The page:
Last July I made a statement to the House on the Report of the Committee of Inquiry into Allotments under the chairmanship of Professor Thorpe. I said that local authorities could do much to tidy up existing sites, and I welcomed the concept of giving allotment gardens a new look, as Professor Thorpe had put in his report. We are indebted to that committee for the thorough investigation which it made into allotments and we appreciated the objective approach which the committee brought to bear on its task.

The committee was concerned to remove the present drab image of allotments, with their emphasis on food production, and to provide in their place attractive, landscaped sites with trees and shrubs. The plots to have flowers and small lawns, as well as a place for vegetables and possibly, perhaps, a garden chalet. In all, what Professor Thorpe and his committee were recommending was that allotment gardens should provide enjoyment for the family. We are pleased that a number of local authorities are already promoting or contemplating new style leisure gardens of this sort where the emphasis will be on recreation and general family enjoyment rather than on food production, and I hope that more authorities will follow that example.

I also explained in my statement last July that in the Government's view the statutory controls over local authorities in relation to allotment land, which, as my hon. Friend said, were introduced more than 50 years ago, were not appropriate at the present time.

As has been shown in the progress of the Local Government Bill through the House, we believe that local affairs should be decided by local people and the provision which should be made for allotments is essentially a local matter. I was shocked to find how many times local authorities have to come to the Secretary of State for permission to do this or that in connection with allotments. Instead of the present statutory obligation on local authorities to meet the demand for allotments, local authorities should be able to exercise their discretion in deciding the extent of land which should be provided for allotments in the light of local needs in the same way as they do, after all, on many occasions in connection with recreational facilities and open space. Similarly I do not think it necessary to retain the system under which the provision of statutory allotment land for other purposes needs the consent of the Secretary of State.

For these reasons I propose that there should in due course be legislation to remove these statutory controls, and I am sure that this will help local authorities in regrouping their allotments to provide the sort of leisure gardens which the Thorpe Committee recommended and to make allotment gardening a much better recreation for urban life than it is at present. I am confident that local authorities can be relied on to respond in this way in looking after the interests of allotment holders in their areas.

I will certainly look into the point raised by the hon. Member for Enfield, East on compensation because, of course, if we are coming to a campaign and I think it could be no less than that—to improve allotments, regrouping them and so on, then we must, if I may say so, use a sweetener to provide compensation to see that we do not cause any hardship at the expense of allotment holders. On the question of statutory control, it does not prevent local authorities from making or implementing plans to put disused allotments to beneficial use right away where necessary to make those alternative provisions.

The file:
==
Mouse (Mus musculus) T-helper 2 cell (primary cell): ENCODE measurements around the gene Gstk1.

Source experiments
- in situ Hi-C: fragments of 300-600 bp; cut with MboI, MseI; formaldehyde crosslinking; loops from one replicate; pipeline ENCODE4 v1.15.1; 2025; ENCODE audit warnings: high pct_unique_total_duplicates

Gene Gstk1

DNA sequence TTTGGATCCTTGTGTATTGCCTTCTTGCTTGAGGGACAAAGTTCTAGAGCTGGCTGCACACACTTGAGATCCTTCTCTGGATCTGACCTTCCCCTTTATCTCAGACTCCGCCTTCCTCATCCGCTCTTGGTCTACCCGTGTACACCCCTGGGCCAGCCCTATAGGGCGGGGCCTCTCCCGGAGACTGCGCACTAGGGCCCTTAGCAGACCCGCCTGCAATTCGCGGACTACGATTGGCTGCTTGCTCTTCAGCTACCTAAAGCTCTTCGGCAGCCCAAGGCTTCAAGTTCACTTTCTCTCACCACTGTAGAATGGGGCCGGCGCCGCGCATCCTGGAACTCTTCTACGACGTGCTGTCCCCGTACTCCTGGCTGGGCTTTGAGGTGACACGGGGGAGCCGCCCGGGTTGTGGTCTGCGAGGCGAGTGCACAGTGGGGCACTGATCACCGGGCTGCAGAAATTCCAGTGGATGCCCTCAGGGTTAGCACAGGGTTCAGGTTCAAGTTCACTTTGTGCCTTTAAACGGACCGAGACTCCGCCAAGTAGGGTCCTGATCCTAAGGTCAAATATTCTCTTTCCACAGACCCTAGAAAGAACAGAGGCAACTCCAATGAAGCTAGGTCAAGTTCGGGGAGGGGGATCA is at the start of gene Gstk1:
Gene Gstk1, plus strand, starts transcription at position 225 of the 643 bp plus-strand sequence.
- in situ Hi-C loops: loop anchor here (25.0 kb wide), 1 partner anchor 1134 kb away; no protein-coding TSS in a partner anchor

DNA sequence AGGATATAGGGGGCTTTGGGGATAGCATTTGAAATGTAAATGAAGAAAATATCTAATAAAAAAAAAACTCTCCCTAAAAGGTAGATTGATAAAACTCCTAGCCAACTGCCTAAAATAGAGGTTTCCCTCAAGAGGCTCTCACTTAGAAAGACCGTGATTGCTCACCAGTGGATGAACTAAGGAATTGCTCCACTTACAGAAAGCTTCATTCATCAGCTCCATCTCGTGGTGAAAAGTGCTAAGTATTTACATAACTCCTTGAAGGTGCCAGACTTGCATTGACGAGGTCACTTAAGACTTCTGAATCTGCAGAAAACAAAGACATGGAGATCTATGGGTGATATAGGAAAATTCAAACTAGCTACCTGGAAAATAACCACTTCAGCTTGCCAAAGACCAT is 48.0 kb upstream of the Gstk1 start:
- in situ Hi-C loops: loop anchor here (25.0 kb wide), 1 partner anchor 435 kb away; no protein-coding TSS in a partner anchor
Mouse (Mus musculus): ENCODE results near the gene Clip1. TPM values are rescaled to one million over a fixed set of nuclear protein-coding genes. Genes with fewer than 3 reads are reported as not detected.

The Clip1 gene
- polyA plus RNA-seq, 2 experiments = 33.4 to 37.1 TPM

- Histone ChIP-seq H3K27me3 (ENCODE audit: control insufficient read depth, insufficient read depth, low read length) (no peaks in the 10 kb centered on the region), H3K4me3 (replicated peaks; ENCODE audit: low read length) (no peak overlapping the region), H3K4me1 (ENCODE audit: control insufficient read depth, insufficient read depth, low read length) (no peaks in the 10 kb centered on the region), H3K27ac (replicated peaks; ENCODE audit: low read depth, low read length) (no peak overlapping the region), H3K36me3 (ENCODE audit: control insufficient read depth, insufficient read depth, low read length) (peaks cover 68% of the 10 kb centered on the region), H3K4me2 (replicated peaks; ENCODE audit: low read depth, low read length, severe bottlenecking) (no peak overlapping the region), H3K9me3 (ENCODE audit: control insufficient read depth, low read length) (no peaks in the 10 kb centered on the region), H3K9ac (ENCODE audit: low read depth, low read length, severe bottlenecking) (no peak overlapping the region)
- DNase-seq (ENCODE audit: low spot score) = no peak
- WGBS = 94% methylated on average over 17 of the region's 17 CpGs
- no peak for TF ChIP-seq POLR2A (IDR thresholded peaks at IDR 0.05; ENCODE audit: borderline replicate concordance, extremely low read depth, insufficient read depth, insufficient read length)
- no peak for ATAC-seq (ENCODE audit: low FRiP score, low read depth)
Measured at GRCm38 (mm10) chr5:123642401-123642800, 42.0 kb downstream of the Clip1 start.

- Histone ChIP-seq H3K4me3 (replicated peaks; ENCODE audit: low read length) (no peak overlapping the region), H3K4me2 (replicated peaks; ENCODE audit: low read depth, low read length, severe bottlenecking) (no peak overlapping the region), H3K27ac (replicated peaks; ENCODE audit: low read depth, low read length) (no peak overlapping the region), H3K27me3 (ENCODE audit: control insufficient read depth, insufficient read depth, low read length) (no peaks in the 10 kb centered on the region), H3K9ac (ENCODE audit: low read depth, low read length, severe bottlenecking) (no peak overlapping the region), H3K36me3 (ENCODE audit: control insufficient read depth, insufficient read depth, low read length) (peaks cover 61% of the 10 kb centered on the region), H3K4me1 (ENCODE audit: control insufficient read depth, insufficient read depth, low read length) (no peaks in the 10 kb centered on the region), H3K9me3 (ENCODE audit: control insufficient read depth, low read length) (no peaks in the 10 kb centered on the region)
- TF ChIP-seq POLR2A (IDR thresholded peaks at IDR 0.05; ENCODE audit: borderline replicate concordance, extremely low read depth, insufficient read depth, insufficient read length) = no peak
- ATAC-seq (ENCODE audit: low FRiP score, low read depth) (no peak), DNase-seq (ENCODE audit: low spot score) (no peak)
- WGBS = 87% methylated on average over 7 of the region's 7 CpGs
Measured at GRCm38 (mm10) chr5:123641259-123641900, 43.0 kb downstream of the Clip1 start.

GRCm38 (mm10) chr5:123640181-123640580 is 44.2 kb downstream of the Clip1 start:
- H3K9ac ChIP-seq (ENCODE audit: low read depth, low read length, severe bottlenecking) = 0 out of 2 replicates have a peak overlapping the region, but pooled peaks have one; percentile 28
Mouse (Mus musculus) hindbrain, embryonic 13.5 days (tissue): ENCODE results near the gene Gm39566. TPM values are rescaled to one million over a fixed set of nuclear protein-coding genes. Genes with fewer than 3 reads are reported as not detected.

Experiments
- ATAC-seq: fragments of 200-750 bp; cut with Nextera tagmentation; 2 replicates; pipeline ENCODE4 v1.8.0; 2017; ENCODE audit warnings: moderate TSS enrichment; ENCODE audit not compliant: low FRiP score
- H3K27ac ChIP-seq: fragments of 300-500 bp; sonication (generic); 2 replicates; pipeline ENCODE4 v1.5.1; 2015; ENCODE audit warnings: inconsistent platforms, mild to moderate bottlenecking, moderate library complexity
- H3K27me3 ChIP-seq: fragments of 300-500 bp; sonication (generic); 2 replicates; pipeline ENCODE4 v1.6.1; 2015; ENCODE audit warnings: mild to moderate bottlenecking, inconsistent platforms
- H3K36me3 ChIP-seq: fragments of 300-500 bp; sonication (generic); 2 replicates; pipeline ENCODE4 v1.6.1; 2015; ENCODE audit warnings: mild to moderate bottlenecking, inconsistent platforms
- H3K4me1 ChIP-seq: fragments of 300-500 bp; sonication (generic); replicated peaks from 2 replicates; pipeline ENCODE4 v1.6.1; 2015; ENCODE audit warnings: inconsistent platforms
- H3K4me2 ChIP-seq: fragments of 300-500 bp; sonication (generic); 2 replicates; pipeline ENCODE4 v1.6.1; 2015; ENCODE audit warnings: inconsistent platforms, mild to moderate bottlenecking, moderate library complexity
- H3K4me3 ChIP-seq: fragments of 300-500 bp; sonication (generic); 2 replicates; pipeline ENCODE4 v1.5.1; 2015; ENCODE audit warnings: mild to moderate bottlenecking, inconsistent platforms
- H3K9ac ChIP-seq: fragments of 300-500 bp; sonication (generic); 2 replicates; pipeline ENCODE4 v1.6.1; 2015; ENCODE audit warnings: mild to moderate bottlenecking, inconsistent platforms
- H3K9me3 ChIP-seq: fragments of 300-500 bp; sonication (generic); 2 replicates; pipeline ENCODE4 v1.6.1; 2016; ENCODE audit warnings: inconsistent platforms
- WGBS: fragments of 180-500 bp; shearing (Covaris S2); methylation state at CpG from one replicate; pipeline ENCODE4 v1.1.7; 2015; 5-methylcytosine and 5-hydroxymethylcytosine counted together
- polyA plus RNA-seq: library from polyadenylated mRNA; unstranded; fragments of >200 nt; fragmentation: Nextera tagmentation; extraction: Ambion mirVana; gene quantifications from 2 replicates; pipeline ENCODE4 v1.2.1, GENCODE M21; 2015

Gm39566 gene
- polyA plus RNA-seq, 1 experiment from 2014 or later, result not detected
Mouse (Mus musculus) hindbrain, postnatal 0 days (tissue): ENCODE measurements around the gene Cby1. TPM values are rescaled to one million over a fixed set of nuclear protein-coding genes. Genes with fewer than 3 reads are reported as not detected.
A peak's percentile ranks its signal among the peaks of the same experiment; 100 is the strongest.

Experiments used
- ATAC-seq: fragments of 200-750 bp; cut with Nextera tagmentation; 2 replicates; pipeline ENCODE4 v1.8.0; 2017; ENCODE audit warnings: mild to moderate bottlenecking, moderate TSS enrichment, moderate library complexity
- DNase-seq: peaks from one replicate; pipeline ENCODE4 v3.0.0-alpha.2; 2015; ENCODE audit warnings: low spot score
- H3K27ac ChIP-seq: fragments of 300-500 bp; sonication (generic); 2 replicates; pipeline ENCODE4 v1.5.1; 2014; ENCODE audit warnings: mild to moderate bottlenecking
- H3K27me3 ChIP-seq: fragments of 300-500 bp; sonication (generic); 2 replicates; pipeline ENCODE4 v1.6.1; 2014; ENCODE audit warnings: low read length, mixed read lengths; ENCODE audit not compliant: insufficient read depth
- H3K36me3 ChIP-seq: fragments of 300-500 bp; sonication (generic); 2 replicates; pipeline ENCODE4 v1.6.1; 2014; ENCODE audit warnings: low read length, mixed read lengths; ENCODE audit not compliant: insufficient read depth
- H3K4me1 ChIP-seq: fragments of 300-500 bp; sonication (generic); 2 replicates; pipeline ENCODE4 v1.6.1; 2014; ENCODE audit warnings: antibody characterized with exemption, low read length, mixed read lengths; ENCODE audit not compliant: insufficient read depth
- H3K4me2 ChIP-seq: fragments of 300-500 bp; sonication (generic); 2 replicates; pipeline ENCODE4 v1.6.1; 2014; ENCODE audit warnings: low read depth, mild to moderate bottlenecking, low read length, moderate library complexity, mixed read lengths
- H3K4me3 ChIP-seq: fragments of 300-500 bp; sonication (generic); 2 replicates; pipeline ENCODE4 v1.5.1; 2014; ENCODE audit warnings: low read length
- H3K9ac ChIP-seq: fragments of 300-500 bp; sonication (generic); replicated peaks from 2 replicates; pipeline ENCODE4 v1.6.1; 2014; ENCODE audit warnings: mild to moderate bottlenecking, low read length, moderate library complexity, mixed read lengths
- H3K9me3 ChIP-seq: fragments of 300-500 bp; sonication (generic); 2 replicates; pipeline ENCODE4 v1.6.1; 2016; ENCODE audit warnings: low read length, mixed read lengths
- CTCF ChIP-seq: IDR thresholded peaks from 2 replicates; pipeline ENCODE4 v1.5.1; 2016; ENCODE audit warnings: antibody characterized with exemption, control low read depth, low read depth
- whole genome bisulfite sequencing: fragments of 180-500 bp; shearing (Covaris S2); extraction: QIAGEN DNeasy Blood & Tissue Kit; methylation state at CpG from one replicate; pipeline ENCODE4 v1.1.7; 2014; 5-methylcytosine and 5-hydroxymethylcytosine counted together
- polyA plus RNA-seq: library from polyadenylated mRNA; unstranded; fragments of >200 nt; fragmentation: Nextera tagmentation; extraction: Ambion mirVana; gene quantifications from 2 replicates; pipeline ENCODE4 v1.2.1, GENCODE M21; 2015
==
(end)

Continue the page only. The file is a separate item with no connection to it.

Of course I cannot hold out any date on which legislation to remove controls may become effective or may be introduced into the House, but in the meantime local authorities can act to improve the position. Where there are sites with numbers of vacant plots, local authorities can consider regrouping the plots on the site or reaccommodating the plot holders to vacant plots elsewhere to avoid land remaining in disuse. Proposals of this kind should be discussed with representatives of the local allotment movement so that they understand what is proposed and so the difficulties can be discussed.

The need for Ministerial consent for the appropriation of allotment land need not be a stumbling block if local authorities make a real effort to devise alternative arrangements for the allotment holders who would be affected. I want to remove that consent in due course, but let us in the meantime help local authorities to improve the position in regard to the allotments problem. In doing this we shall be able to release some of the land, as my hon. Friend the Member for Ipswich wishes, for building purposes and development purposes.

In the past three years consent has been given to the release of about 2,000 acres of statutory allotment land, about 30 per cent. of it for house building. We have already made some progress. This provides land for a fair number of houses. We encourage local authorities to discuss with my Department at an informal stage any proposals they may have involving statutory allotments. At the end of last year we reminded the housing authorities in London of the procedures involved.

For the reasons I have explained, it would not be right to consider all urban allotment land as uncommitted land which is ripe for development, but we expect local authorities to ensure that there is no waste of resources with unused allotment sites. This is a part of the wider responsibility of local authorities in planning for sufficient land to be available for house building and other necessary developments. If we can strike the balance between releasing unused and unsightly allotment gardens for housing purposes and improving those which will add to the enjoyment of urban life, I am sure we shall achieve something.

I am grateful to my hon. Friend the Member for Ipswich and the hon. Member for Enfield, East for giving me an opportunity to put these points on record. I hope that local authorities and allotment holders will realise that if they will get together and discuss this matter we in the Department will do all we can to do exactly what we have been asked to do.

Question put agreed to.

Adjourned accordingly at twenty-four minutes to Five o'clock